Retailers, consumers and prices
Check Out the drop in sales.
It was no surprise that sales were weak in December, though some retailers stood out Thursday for their worse-than-expected performance.
Wal-Mart, the world’s largest retailer, said sales at U.S. stores open at least a year rose just 1.7 percent, while analysts were expecting a 2.8 percent increase. Wal-Mart and other chains such as Macy’s cut guidance for the fourth quarter ending later this month.
Shares of Wal-Mart fell more than 9 percent on Thursday morning, dragging the Dow Jones industrial average into negative territory as well.
Research firm Retail Metrics said that while the month was not as bad as it could have been, it was still ugly.
Among the retailers that bucked the trend:
Target‘s same-store sales fell 4.1 percent, but that drop was less than expected.
Discount chains TJX and Ross Stores said same-store sales were in line with last year, while analysts had expected both of their sales to fall. Kohl’s, meanwhile, said same-store sales fell only 1.4 percent, while analysts expected a 5.5 percent dip.
Some teenagers apparently still have some money to spend — or they got others to buy them gifts last month. Aeropostale‘s same-store sales jumped 12 percent (analysts predicted a decline) and Hot Topic‘s same-store sales rose a better-than-expected 4.3 percent. Guess people are still heading to the stores for ”Twilight” perfume, shirts and other items.
If you’re spending the holidays baking cookies and brushing up on your needlepoint and macrame, you’re not alone. Some 14 percent of Americans are opting for home-made gifts this year, according to a holiday shopping poll from Consumer Reports.
But if canning okra isn’t quite your thing, you may be altering your spending habits in other ways, the poll found. Spending limits on gifts are now de rigueur, and some 37 percent of families have set them as a way to cut down on unnecessary purchases in tight financial times.
Retailers say it can be difficult to measure their monthly sales results accurately on a year-over-year basis because of calendar shifts — sometimes a holiday falls in one month, boosting results, while the next year the holiday shifts into a different month, hurting results.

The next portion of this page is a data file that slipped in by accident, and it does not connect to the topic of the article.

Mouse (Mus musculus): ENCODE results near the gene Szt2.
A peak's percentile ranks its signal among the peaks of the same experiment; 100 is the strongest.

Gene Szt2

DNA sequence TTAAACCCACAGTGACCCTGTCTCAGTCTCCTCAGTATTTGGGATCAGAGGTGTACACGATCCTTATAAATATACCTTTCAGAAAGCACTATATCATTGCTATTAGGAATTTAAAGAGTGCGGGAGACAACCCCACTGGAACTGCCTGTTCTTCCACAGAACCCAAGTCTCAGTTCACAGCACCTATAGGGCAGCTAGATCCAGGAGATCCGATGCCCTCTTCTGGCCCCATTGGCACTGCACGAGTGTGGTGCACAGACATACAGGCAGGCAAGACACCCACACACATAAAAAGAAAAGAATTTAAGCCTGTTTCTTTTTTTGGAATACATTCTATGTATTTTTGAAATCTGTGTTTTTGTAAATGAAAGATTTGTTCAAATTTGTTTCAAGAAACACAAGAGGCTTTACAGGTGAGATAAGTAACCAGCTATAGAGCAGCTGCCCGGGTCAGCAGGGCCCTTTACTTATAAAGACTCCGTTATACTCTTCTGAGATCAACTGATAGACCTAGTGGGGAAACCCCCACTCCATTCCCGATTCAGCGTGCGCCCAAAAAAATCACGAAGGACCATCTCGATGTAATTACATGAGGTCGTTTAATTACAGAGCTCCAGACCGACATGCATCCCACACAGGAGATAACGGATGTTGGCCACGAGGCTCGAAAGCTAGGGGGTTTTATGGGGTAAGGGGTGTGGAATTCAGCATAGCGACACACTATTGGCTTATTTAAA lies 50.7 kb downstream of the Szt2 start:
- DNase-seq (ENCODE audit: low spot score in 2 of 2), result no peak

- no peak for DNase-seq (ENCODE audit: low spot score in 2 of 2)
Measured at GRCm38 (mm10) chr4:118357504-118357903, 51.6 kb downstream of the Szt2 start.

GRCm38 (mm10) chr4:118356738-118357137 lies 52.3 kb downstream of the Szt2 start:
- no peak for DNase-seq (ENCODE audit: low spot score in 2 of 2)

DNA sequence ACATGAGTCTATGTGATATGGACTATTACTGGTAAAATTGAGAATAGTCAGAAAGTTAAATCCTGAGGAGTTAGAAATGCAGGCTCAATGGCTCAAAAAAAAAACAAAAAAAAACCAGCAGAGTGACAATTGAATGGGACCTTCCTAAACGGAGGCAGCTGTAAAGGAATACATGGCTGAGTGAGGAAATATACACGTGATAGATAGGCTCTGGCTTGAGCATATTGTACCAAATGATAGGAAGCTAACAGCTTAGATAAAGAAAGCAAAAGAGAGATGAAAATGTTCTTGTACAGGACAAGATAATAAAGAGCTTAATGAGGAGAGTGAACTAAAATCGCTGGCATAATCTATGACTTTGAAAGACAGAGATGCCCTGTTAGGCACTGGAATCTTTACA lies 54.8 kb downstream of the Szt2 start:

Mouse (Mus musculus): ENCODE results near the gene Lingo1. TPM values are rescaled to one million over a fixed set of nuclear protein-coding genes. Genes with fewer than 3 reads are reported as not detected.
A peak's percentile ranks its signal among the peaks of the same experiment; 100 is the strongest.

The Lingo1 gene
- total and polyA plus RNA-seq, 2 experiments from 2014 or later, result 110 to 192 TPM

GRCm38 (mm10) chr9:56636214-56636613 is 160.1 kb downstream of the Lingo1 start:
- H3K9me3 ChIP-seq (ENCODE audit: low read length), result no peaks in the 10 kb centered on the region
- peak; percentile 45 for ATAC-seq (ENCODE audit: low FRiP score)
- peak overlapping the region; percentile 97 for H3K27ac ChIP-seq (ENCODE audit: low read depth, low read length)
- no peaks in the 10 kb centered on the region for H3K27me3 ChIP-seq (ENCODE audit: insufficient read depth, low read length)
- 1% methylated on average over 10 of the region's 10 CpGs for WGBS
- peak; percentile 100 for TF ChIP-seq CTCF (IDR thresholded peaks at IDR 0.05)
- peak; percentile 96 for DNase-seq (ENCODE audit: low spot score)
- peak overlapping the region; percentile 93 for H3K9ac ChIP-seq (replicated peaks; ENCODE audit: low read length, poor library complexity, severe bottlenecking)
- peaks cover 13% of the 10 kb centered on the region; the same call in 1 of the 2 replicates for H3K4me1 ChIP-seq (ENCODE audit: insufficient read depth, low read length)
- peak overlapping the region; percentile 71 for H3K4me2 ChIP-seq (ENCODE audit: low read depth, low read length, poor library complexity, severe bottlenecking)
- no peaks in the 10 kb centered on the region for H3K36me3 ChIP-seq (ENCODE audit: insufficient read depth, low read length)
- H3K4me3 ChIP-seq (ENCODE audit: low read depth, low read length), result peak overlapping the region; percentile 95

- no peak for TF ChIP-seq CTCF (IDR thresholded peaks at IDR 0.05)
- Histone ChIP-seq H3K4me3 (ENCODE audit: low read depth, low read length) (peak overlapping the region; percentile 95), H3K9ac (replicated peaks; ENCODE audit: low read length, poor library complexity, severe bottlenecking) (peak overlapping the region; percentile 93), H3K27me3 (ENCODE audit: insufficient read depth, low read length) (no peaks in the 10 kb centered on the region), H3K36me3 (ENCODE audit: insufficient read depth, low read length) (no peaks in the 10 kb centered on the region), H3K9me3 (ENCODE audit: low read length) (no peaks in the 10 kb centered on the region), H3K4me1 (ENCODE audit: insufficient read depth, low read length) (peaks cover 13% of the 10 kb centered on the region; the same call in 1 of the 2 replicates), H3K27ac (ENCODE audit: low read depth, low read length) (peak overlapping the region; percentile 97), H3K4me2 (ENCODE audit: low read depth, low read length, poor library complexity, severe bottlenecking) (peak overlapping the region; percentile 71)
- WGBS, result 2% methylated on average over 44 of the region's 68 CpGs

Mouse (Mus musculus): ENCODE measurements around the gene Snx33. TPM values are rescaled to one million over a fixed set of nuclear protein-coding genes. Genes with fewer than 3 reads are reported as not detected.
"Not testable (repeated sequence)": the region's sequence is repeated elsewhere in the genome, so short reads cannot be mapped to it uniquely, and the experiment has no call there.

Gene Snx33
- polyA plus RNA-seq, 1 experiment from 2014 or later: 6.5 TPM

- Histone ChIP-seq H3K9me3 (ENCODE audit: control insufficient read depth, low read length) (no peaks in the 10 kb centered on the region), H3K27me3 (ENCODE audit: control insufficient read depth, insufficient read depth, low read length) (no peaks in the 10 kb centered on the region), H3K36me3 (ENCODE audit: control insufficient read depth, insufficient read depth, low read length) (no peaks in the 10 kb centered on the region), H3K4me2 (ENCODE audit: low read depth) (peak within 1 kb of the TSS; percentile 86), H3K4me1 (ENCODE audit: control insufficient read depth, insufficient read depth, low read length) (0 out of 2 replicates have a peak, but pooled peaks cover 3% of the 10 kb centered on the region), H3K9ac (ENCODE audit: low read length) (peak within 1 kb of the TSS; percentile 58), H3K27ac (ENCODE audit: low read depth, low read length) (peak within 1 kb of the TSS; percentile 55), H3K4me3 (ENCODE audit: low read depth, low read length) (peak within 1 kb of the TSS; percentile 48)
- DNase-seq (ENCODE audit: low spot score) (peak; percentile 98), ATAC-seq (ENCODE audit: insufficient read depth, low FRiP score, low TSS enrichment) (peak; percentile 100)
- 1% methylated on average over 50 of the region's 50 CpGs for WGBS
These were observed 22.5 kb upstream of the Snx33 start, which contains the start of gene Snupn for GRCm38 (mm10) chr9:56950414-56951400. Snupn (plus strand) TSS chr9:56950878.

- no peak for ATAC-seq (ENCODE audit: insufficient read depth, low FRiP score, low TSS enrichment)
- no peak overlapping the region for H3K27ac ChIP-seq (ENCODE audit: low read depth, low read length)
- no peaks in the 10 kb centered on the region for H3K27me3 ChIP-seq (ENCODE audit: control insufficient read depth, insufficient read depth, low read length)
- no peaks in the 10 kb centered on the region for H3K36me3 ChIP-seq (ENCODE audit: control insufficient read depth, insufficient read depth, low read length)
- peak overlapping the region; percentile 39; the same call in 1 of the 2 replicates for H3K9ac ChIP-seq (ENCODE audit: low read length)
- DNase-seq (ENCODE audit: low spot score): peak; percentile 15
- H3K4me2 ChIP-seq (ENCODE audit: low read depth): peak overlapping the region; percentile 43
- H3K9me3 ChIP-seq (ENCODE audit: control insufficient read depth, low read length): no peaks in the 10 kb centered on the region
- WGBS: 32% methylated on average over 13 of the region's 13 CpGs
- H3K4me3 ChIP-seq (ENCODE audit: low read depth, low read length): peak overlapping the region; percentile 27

The most drastic case of this is usually seen in March and April, when the timing of the Easter holiday can help March sales and hurt April, or vice versa.
Target has said its food and consumable items, like paper towels and toilet paper, are flying off store shelves, while its trendy clothes and home decor languish as newly thrifty shoppers avoid unnecessary spluges.
This past Saturday at a Target store in New Jersey, the diverging sales trends were evident.
Polo Ralph Lauren reported higher second quarter profit, citing increased sales and a lower tax rate.
Polo, whose brands include Polo, Chaps and Club Monaco, affirmed its earnings outlook for fiscal 2009, but it tempered its full-year sales forecast. It now expects a low single-digit increase in 2009 revenue, instead of a low-to-mid single digit increase as earlier expected.
We’ve all seen stores touting reusable shopping bags. They’re a trendy way to ditch those regular plastic bags and they’re often pretty cheap — 99 cents at Target and some supermarkets, 50 cents at Wal-Mart and sometimes they’re even free.
Now, Target is taking the reusable tote idea to a new medium. The discount chain took out ads on the inside front cover and the back cover of the latest issue of People touting green ideas. The most intriguing one if you’re in the market for one of those bags is to use the cover as an envelope, send in five plastic Target bags and get a coupon for a free Target tote.
Readers don’t even have to pay for the stamp — Target and TerraCycle, the company that made the “Retote” bag, already paid the postage.
Last month, in a poll conducted by SheSpeaks, a women’s insights marketing firm, almost 50 percent of respondents said they would spend less this holiday. That was up from nearly 30 percent who answered the same way last year.
In a new poll, SheSpeaks asks where shoppers intend to spend fewer dollars. Here are the results from the updated poll:
Check out the cool and wet weather that hit U.S. retailers in September as the month will go into the books as the fifth coolest in the last seven years and much cooler than last year, according to Planalytics Inc, a business weather tracking company.
While the mean September temperature in the 96 largest U.S. metro areas fell about 4 points from last year to 64.2 degrees, retailers selling rainwear (demand up 29 percent based purely on weather), pants (up 13 percent), dehumidifiers (up 10 percent) and hot cereal (up 2 percent) benefited, Planalytics said.
99 Cents, which sells a variety of household, food and other items often priced at 99 cents, says it will now focus on its core markets of California, Arizona and Nevada, where it has 230 stores that make up 90 percent of its sales.
Those states are also some of the hardest-hit by the U.S. housing crisis and credit crunch, and consumers pressured by rising gas and food prices are trading down from higher-priced stores to discounters to save money, a positive for 99 Cents.
It’s Target‘s take on the local New York City bodega as the discount retailer prepares to open four “Bullseye Bodegas” in Manhattan.